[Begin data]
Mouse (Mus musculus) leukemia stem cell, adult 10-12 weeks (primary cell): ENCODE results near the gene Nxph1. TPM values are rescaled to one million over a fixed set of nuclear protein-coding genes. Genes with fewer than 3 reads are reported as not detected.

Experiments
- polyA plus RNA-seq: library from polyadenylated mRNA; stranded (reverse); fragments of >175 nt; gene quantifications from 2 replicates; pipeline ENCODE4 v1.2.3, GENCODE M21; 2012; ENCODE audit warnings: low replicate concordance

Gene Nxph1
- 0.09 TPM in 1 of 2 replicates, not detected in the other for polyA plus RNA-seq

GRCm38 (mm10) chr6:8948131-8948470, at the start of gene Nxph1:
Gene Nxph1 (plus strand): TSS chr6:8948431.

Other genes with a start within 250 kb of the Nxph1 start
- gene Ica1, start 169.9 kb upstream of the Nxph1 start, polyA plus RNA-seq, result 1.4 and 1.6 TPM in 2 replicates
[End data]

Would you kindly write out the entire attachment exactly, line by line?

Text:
Mouse (Mus musculus) leukemia stem cell, adult 10-12 weeks (primary cell): ENCODE results near the gene Nxph1. TPM values are rescaled to one million over a fixed set of nuclear protein-coding genes. Genes with fewer than 3 reads are reported as not detected.

Experiments
- polyA plus RNA-seq: library from polyadenylated mRNA; stranded (reverse); fragments of >175 nt; gene quantifications from 2 replicates; pipeline ENCODE4 v1.2.3, GENCODE M21; 2012; ENCODE audit warnings: low replicate concordance

Gene Nxph1
- 0.09 TPM in 1 of 2 replicates, not detected in the other for polyA plus RNA-seq

GRCm38 (mm10) chr6:8948131-8948470, at the start of gene Nxph1:
Gene Nxph1 (plus strand): TSS chr6:8948431.

Other genes with a start within 250 kb of the Nxph1 start
- gene Ica1, start 169.9 kb upstream of the Nxph1 start, polyA plus RNA-seq, result 1.4 and 1.6 TPM in 2 replicates